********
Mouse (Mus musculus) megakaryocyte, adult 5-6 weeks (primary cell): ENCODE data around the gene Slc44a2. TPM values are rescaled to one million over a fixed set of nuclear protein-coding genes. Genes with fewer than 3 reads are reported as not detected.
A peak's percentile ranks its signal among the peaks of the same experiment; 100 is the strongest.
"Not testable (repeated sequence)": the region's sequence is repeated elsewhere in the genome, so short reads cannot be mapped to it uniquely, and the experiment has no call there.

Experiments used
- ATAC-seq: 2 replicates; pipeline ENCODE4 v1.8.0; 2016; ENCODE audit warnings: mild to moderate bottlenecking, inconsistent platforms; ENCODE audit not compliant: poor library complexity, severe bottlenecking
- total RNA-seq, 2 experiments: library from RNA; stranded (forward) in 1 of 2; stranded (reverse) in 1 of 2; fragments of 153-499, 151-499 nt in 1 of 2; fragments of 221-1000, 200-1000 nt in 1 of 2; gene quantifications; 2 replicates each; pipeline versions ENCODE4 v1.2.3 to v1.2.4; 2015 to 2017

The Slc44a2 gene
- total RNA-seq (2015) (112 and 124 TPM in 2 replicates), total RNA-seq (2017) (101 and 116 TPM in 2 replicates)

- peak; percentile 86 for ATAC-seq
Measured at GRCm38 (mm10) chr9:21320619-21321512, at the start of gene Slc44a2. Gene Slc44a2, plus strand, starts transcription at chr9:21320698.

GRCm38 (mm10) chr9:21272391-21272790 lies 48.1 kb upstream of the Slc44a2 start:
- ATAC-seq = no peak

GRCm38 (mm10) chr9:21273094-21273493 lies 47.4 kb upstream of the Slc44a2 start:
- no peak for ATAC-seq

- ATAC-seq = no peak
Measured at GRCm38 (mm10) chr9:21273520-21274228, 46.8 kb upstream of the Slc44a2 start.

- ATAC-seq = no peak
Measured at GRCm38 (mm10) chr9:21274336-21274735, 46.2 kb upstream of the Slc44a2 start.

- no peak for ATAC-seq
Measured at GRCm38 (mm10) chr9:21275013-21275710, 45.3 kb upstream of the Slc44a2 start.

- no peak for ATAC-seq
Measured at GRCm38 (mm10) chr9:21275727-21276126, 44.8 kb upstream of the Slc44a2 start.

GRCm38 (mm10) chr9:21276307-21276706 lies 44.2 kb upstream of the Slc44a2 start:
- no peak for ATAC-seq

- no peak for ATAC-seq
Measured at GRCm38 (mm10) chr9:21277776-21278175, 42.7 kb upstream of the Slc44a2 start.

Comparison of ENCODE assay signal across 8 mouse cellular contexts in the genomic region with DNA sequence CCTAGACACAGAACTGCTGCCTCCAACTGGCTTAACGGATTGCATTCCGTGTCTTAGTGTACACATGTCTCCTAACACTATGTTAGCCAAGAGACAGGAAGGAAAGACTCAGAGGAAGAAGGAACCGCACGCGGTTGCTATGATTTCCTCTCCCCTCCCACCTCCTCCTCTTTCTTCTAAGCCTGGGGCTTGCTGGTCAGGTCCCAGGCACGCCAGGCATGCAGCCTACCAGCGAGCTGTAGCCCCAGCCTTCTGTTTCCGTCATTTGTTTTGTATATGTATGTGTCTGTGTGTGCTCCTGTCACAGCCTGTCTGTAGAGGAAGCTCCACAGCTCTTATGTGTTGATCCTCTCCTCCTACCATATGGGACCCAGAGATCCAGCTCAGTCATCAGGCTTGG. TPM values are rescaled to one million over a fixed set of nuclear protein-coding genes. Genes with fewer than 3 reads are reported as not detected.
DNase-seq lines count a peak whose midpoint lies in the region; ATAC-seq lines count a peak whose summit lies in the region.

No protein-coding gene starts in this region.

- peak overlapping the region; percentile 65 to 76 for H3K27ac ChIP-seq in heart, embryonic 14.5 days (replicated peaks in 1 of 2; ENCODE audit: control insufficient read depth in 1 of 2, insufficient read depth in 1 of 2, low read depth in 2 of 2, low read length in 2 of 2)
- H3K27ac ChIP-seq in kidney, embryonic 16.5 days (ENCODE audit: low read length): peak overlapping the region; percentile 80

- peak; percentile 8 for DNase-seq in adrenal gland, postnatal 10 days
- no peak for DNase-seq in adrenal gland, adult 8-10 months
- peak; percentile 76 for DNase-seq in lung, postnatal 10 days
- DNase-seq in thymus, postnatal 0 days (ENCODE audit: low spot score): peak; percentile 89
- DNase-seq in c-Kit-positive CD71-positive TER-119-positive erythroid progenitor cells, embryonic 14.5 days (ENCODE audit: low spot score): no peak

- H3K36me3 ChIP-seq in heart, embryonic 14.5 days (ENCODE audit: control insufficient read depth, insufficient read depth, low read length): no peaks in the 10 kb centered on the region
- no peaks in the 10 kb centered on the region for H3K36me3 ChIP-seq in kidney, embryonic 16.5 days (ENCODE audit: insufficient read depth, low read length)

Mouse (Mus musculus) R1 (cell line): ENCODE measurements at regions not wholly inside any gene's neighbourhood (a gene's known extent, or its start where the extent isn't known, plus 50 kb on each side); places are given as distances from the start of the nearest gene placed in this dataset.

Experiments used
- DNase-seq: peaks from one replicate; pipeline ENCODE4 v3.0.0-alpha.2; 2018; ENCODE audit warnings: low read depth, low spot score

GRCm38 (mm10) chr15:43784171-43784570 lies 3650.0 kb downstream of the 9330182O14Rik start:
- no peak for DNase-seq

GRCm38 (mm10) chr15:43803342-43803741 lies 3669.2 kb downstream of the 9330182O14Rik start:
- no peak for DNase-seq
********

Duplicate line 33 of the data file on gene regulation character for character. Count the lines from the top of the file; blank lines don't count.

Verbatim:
- no peak for DNase-seq in adrenal gland, adult 8-10 months